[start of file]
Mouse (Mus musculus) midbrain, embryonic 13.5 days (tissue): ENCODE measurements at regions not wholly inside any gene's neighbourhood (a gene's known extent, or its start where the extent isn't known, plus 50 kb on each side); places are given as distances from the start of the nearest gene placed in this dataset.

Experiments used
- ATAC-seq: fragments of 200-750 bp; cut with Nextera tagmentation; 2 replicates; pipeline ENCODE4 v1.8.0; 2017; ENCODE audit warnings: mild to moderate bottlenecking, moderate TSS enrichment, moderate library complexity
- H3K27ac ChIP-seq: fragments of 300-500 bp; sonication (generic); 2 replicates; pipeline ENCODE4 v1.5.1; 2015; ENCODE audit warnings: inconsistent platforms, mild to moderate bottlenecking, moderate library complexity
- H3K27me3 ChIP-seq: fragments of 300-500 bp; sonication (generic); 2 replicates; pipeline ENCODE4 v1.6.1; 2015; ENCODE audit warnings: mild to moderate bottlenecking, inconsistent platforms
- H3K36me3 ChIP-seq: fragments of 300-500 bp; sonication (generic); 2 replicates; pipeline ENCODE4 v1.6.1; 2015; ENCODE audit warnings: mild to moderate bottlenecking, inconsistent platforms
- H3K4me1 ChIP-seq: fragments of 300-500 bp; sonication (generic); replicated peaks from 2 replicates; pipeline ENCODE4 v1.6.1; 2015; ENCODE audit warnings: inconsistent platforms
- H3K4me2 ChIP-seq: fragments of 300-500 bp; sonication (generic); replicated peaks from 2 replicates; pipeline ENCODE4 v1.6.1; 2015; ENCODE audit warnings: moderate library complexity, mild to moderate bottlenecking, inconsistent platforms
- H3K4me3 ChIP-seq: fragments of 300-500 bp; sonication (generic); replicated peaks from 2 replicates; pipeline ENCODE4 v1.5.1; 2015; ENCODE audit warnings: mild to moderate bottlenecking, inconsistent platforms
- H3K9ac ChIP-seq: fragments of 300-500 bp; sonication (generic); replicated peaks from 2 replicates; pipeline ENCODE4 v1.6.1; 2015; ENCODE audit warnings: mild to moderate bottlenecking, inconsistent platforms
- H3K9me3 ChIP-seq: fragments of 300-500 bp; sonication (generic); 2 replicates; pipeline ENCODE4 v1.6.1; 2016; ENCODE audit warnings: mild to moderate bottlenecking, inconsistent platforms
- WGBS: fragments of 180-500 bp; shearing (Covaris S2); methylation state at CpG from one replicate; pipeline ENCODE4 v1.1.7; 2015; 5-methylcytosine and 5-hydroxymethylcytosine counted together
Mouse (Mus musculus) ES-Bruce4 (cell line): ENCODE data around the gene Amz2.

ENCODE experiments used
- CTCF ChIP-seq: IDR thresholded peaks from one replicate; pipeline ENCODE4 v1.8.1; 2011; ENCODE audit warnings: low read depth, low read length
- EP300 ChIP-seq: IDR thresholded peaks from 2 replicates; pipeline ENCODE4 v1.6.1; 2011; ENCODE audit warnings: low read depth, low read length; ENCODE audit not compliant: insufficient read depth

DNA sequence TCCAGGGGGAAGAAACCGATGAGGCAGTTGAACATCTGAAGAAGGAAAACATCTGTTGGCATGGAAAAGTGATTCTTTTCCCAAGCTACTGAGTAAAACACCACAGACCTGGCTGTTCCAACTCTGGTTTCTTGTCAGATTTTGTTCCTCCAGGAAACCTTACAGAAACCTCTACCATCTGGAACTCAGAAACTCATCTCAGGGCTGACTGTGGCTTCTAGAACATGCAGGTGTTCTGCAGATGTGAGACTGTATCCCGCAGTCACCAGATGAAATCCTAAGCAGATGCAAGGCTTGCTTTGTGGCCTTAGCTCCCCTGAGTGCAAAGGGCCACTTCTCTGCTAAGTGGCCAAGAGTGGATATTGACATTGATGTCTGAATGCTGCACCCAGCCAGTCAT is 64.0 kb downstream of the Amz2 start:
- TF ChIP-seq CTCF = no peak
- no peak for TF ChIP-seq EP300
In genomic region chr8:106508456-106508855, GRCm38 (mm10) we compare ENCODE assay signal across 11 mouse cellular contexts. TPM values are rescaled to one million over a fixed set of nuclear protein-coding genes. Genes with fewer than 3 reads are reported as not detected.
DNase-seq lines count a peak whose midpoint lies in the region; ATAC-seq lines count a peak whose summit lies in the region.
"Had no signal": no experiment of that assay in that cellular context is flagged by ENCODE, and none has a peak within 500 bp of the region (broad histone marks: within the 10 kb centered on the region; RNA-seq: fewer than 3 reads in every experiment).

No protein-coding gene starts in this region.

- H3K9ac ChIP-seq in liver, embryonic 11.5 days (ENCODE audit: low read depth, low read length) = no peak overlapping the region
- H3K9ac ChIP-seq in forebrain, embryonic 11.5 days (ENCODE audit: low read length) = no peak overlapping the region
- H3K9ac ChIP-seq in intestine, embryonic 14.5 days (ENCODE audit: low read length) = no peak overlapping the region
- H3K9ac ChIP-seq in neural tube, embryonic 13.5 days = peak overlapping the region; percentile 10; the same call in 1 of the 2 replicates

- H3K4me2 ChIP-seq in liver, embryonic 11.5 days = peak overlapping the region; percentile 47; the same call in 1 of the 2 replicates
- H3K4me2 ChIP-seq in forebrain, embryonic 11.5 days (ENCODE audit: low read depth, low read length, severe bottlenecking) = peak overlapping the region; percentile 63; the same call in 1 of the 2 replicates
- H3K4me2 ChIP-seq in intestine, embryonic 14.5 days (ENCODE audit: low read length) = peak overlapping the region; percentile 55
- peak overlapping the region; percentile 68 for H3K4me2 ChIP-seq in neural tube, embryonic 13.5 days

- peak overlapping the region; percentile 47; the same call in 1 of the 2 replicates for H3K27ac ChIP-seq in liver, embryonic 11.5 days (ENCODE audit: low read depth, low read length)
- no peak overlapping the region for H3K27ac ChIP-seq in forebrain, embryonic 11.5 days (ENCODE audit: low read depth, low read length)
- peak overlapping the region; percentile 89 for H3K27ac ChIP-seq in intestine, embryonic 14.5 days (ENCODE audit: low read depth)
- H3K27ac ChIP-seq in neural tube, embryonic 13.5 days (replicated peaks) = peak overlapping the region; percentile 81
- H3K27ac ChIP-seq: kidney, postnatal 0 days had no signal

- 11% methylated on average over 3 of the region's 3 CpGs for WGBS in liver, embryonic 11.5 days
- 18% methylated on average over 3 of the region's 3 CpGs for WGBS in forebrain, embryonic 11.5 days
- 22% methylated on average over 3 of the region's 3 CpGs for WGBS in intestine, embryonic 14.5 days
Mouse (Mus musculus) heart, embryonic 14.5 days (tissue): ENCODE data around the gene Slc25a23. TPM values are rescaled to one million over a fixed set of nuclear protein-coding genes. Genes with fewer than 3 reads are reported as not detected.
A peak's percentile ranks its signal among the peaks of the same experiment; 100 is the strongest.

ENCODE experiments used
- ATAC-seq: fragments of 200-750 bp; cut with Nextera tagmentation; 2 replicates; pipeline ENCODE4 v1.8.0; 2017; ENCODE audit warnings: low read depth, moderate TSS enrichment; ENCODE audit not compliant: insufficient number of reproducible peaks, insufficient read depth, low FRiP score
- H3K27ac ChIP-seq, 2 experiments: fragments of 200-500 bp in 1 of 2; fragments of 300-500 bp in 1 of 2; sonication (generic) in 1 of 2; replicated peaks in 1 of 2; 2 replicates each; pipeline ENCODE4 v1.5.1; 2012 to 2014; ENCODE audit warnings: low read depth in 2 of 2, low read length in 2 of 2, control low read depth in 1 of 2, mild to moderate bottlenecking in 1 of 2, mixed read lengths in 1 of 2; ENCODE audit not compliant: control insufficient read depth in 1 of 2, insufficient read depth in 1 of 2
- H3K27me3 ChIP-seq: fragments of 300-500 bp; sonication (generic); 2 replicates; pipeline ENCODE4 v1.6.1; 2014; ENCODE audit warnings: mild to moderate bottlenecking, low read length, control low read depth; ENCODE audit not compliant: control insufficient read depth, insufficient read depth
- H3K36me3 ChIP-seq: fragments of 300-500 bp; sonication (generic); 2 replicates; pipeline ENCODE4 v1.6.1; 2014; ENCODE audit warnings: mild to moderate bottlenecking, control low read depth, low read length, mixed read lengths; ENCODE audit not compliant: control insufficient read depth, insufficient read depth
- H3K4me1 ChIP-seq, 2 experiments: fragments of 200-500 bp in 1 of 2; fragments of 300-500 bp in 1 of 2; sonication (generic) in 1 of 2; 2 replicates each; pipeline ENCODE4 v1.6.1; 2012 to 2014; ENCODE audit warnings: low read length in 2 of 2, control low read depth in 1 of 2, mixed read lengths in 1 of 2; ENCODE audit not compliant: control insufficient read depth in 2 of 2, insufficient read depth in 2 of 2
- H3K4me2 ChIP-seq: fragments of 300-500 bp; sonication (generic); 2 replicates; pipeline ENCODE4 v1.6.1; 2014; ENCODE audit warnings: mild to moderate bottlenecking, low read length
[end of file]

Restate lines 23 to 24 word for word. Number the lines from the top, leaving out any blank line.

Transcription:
No protein-coding gene starts in this region.

- H3K9ac ChIP-seq in liver, embryonic 11.5 days (ENCODE audit: low read depth, low read length) = no peak overlapping the region